'Hopefully, we bring with us a culture that allows for more exchanges between the sector and the regulator itself.'

Peacock's own path to the Charity Commission is a varied and quite remarkable one. After being told by her headmistress that she was not clever enough to become a lawyer, and abandoning the Rada offer, she gained a sociology degree from the University of Durham and a masters in criminology from the University of California.

She began work as a lecturer in criminology before qualifying as a social worker. That work allowed her to get a job anywhere and so keep up with her husband, whose oil industry career took him all over the country.

She ended up producing course materials for the Open University in Glasgow. She also wrote the training materials for Scotland's children's panels, which sit in judgement on young offenders.

Peacock is surprisingly honest about the moment her career took off. 'My big break was getting divorced,' she laughs, adding that she is only half joking.

'I had to earn money and divorce gave me the courage to apply for jobs that perhaps tested me more than I thought. I didn't think I'd get them and I did.'

Following a spell in local government as deputy director of the London Boroughs' Training Committee, Peacock made the move to the voluntary sector, becoming chief executive of the National Autistic Society in 1989.

'I was a bit of a late starter at the age of 40. We were virgins together, the NAS and I, because I was their first paid chief executive and it was my first CEO role. But it was a fantastic time to go because contracting was just taking off, Dustin Hoffman had just made Rain Man, so autism was glamorous. We went from a turnover of £4m a year to £32m by the time I left [in 1997]'.

Peacock was then headhunted to be chief executive of Guide Dogs for the Blind, which was facing financial difficulties. The medical for this job brought the diagnosis of Parkinson's disease, which she tries to deal with in a matter-of-fact way. Our conversation is interrupted a couple of times as she swallows tablets and sets her alarm.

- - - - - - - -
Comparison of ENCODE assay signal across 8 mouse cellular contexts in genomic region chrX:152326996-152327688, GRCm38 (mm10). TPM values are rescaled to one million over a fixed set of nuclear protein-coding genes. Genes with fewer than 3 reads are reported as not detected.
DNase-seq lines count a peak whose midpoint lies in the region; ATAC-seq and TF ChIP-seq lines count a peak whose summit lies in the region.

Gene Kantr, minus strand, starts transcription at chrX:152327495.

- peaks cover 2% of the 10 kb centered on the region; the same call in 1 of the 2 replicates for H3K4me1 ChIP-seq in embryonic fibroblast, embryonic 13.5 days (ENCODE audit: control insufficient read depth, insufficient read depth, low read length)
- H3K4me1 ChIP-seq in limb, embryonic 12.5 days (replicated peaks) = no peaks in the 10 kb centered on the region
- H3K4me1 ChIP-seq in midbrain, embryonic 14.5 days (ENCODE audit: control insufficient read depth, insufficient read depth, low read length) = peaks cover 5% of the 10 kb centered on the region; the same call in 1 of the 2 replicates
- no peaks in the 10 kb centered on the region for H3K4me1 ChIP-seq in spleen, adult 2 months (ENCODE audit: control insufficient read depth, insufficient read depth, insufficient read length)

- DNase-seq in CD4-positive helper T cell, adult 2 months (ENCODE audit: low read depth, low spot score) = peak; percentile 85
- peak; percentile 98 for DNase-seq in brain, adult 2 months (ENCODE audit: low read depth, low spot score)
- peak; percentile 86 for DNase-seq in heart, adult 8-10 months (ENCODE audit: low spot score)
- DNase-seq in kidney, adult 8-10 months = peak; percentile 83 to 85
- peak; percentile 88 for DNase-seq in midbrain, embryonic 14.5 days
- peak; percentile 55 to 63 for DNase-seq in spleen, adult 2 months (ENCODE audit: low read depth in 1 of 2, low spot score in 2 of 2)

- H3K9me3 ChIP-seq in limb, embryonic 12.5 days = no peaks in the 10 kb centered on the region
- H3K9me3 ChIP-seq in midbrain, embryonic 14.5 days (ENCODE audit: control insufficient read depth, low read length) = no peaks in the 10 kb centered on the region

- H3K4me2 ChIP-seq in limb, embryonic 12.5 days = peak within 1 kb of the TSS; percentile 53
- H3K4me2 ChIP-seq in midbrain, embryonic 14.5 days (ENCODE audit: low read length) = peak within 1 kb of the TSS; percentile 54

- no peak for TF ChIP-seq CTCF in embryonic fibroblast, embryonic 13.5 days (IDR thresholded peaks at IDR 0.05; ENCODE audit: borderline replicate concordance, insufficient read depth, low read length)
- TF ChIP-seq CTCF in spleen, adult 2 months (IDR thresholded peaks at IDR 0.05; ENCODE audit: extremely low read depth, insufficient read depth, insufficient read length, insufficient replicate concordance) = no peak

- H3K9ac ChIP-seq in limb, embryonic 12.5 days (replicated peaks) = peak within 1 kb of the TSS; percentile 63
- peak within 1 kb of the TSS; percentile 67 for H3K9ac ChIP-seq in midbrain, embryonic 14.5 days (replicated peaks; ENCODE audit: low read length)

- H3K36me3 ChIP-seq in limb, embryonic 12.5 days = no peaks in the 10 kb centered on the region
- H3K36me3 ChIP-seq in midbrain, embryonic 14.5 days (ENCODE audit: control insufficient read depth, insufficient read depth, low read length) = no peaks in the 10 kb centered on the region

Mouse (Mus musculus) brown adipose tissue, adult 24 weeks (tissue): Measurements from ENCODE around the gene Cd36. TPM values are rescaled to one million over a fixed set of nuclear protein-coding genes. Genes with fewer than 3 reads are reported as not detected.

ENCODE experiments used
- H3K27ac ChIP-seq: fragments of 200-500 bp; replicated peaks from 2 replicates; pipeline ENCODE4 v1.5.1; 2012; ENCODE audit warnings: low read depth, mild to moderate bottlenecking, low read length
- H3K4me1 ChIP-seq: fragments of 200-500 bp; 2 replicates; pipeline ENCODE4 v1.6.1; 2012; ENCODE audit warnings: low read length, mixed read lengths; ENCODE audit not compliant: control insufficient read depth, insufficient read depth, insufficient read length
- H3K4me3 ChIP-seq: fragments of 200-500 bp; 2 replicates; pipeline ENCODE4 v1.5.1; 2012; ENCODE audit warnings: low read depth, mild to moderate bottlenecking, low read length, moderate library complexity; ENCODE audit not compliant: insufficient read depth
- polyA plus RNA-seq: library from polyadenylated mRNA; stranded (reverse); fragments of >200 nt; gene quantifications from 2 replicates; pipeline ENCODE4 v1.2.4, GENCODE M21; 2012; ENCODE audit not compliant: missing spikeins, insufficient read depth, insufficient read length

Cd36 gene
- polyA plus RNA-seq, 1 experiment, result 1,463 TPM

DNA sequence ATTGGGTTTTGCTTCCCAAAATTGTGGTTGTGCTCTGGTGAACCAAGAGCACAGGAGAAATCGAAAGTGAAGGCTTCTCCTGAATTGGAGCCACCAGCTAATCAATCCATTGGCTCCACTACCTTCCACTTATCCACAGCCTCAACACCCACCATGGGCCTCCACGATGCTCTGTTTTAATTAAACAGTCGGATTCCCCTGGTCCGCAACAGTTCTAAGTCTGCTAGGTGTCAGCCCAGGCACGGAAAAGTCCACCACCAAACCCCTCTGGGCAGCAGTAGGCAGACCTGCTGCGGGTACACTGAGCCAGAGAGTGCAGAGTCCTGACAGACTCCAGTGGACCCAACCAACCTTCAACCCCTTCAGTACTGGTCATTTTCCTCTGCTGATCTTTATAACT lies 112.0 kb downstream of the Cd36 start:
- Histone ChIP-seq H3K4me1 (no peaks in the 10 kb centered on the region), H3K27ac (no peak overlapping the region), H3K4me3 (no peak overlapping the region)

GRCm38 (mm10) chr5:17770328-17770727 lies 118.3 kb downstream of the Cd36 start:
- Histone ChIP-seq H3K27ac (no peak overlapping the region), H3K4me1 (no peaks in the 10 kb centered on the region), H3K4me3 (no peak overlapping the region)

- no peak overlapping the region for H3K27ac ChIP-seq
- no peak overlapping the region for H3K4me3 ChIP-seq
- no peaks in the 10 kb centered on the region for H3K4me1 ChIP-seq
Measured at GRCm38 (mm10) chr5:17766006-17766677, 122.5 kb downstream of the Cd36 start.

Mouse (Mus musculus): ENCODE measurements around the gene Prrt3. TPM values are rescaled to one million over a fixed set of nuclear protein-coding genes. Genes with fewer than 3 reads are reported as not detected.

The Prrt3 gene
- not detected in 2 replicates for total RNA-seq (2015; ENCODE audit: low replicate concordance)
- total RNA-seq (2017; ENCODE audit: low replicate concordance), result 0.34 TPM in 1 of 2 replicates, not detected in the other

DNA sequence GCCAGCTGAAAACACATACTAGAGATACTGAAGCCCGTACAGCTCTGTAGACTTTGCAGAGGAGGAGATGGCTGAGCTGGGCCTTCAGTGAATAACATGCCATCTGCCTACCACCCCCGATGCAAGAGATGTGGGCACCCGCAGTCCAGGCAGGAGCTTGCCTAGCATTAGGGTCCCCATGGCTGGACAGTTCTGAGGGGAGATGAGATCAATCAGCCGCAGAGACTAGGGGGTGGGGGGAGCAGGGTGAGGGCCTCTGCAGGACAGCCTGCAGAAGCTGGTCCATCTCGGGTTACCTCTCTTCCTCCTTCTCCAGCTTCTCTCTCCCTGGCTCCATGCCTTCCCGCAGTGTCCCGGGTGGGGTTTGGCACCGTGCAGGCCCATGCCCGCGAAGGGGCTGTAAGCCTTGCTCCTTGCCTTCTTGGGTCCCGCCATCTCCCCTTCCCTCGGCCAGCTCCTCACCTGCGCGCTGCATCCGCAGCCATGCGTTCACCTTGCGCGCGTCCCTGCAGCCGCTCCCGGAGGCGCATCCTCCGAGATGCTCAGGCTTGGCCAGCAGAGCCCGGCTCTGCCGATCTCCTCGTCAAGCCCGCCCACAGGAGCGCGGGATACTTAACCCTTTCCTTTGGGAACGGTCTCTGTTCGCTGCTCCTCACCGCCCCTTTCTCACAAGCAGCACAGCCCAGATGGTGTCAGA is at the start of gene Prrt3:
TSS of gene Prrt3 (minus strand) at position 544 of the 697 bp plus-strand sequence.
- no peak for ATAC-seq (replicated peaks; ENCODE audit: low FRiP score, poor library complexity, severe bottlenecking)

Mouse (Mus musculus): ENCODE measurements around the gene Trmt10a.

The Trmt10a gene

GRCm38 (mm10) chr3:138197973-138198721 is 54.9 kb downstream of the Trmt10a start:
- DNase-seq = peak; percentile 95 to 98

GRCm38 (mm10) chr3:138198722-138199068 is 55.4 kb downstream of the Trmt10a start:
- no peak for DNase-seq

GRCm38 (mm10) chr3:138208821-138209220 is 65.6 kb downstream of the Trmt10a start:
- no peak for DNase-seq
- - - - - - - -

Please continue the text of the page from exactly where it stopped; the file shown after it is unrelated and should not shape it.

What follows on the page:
She refuses to let Parkinson's deter her from her career. 'In many ways, work is the most effective therapy there is,' she says.

'I have early-onset Parkinson's disease and it interacts with everything – your diet, your degree of tiredness, your levels of stress – but it doesn't affect your mind. That's the one thing it doesn't affect, and I think for people to see you, through all the weird contortions your body might make, is the difficult thing.'

Williams says Peacock's condition has not been an issue for the commission. 'Most of us have little experience of Parkinson's but she seems to handle it very well because she's very upfront about it," he says. 'She seems very comfortable with the condition, although I'm sure in reality it can be very tough, but she accepts it, she manages it, she gets on.'

Peacock is a member of the Movers and the Shakers, a group of people who have clocked up achievements despite having Parkinson's. It aims to show fellow sufferers that the condition is no bar to a successful career. 'It's just

a case of mind over matter,' Peacock says. "Working is positively helpful because it gives you your self-respect and makes you stronger.'

Her other interests include writing (she enjoys composing poetry and is trying her hand at a novel) and hill walking. 'I also like to spend time with my family. I have three sons who are grown up now. One lives in Boston, the rest of my family live in Penrith and my partner lives in Canada, so I do a lot of travelling.'